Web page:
The following Table I shows a compounding recipe for a Control I and Example I which are curing bladder compositions. Table II shows the effect of corn oil on the curing rate and physical properties of the bladder. The isobutylene rubbery polymer in Control I and Example I is a copolymer of isobutylene and paramethylstyrene which has been brominated.
TABLE I______________________________________ Control I Example I (parts by weight) (parts by weight)______________________________________1st StageExxpro ™ Butyl.sup.1 100.00 100.00Carbon Black 31.00 31.00Castor Oil.sup.2 6.00Alkylated Napthenic 4.00& AromaticHydrocarbon OilsCorn Oil.sup.3 10.00Stearic Acid 0.5 0.52nd StageCarbon Black 24.00 24.00Processing Aid 5.00 5.003rd StageCuratives.sup.4 2.85 2.854th StageCuratives.sup.4 12.00 12.00Total: 185.35 185.35______________________________________ 1. Exxpro ™ butyl is a copolymer of isobutylene and paramethylstyrene which is about 94 weight percent isobutylene and about 5 weight percent paramethyl styrene and about 1 weight percent bromine which is primarily present on the paramethyl group as a result of bromination. The material has a Mooney viscosity ML (1 + 8) 125 available from Exxon Chemical Company. 2. Castor oil obtained as Number One from the CasChem, Inc. company. 3. Liquid corn oil from the Archer Daniels Midland Company. 4. The curatives comprise a phenolic resin curative, sulfur, retarders an accelerators for sulfur cure in conventional amounts.
TABLE II______________________________________Physical Properties Control I Example I______________________________________UncuredT.sub.25, min. at 170 7.35 6.0T.sub.90, min. at 170 15 9.5Green Strength, MPa @ 240% 0.413 0.270Elongation(Standard Deviation) (0.015) (0.0)Molded Specimen300% Modulus, MPa 4.92 4.78% Elongation at Break 688 675Hot Peel Adhesion to Halobutyl 102 80Innerliner (Newtons) (NoLubricant)Glass Transition Temperature -64 -68Breaking Strength Mpa 9.00 9.00Shore A Hardness @ 100 47.7 44.7Hot Tension Set 16 hrs @ 190 11 10and 50% Elongation (%)______________________________________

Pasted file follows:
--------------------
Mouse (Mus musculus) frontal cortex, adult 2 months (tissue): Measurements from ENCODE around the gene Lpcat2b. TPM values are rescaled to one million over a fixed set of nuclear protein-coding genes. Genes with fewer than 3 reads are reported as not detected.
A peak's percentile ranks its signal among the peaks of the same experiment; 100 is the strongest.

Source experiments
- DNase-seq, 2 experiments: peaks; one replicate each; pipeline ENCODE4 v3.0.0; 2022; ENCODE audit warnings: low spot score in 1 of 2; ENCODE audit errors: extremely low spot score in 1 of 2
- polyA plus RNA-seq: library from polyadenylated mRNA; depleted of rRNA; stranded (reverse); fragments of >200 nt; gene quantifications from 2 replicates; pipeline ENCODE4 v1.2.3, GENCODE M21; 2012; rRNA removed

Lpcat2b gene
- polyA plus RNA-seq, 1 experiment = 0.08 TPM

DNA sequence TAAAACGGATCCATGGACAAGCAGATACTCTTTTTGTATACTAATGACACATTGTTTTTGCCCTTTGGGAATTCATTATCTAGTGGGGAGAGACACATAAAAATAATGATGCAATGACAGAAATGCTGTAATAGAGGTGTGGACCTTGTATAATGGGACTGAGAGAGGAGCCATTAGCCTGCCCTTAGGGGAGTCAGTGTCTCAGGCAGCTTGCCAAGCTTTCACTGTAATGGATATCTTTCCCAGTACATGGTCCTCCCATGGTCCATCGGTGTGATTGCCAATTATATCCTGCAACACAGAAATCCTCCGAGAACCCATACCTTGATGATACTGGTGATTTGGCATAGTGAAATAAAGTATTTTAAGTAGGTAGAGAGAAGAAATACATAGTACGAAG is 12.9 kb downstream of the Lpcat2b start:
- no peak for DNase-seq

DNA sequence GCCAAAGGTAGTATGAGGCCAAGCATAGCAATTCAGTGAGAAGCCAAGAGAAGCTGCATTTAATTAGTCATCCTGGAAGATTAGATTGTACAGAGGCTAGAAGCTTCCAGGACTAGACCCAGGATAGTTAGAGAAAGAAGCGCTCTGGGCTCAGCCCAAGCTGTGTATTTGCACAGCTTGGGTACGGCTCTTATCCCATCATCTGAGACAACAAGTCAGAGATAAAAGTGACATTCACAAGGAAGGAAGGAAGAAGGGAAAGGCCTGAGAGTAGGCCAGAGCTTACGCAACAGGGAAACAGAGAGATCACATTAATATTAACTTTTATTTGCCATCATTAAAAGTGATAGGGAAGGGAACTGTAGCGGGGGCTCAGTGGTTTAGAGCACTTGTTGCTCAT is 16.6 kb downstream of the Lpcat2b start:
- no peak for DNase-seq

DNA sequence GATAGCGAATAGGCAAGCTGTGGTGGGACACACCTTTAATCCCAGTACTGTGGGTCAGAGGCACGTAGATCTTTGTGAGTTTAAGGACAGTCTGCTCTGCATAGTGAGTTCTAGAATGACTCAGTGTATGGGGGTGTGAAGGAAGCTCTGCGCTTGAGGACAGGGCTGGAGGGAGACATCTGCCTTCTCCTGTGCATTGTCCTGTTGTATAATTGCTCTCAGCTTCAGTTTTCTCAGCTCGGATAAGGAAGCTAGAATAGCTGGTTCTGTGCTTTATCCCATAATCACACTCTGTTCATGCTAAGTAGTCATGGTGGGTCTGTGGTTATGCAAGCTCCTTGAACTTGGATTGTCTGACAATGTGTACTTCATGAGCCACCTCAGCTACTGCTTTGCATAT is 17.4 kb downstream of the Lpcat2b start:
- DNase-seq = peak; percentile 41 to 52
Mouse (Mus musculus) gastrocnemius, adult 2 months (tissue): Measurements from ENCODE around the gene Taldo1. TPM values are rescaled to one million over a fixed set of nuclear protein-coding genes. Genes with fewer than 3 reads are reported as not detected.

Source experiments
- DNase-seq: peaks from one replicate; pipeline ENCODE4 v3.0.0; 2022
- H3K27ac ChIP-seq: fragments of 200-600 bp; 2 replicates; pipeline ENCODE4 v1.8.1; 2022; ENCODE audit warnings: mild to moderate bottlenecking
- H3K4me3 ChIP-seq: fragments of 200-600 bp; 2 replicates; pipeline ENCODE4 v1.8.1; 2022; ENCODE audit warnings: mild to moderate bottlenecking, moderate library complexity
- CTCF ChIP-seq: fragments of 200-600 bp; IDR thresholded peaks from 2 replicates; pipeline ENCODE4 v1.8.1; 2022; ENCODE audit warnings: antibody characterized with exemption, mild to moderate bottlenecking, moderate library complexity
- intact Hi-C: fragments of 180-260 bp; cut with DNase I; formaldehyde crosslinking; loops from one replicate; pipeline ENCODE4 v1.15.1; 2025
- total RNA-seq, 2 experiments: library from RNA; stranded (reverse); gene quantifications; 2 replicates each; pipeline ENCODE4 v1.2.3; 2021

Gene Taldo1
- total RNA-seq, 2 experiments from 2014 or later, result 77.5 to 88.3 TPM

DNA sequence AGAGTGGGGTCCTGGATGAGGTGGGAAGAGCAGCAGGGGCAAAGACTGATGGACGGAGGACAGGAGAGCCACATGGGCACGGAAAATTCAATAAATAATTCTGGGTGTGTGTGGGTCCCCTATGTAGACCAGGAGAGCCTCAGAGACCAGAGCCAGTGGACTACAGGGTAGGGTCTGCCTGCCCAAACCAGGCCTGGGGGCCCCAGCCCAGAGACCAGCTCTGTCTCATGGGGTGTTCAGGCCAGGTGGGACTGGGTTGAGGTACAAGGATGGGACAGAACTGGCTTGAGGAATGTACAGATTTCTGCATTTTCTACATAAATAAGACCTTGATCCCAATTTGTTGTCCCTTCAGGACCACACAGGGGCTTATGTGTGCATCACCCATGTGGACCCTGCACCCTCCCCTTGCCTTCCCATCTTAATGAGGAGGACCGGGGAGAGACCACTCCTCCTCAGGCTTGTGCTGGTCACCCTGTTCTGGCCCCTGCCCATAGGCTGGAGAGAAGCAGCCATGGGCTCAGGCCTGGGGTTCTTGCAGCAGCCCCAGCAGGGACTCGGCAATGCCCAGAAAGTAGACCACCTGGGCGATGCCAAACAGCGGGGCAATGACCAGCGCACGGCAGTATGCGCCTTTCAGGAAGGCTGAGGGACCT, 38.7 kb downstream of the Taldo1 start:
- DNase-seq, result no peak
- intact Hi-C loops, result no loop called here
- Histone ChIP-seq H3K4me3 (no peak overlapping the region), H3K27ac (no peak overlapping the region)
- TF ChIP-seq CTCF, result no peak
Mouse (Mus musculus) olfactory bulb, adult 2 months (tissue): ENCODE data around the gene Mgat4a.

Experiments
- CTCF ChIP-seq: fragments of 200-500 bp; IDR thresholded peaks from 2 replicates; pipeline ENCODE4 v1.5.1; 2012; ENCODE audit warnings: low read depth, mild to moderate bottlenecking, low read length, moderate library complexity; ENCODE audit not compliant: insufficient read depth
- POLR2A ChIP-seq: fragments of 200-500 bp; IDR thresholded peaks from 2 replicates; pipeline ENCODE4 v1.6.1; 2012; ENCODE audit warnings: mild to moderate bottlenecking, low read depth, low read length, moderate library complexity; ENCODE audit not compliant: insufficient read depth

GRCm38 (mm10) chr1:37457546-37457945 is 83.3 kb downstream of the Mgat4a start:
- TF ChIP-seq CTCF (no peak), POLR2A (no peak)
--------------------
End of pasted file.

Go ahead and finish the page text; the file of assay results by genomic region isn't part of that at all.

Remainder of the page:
Table II shows the difference in a curing rate and physical properties between a control bladder composition and an Example I composition resulting from substituting 10.0 phr of corn for a blend of 6.0 phr castor oil and 4.0 phr alkylated napthenic and aromatic hydrocarbon oil. Brominated isobutylene and para-methylstyrene was the rubbery polymer used in both Example I and the control. Reactive phenolformaldehyde curatives were used along with sulfur type curatives. The brominated isobutylene and paramethylstyrene may serve as a halogen source for phenolic resin curing. There was a slight increase in the cure rate from the corn oil substitution. The 300 percent modulus was slightly lower in Example I than in Control I. The Hot Peel Adhesion to a halobutyl rubber innerliner was measurably lower (20 percent=22/102) in Example I as compared to Control I. This will result in bladders that need less frequent applications of mold lubricant or have increased useful lives.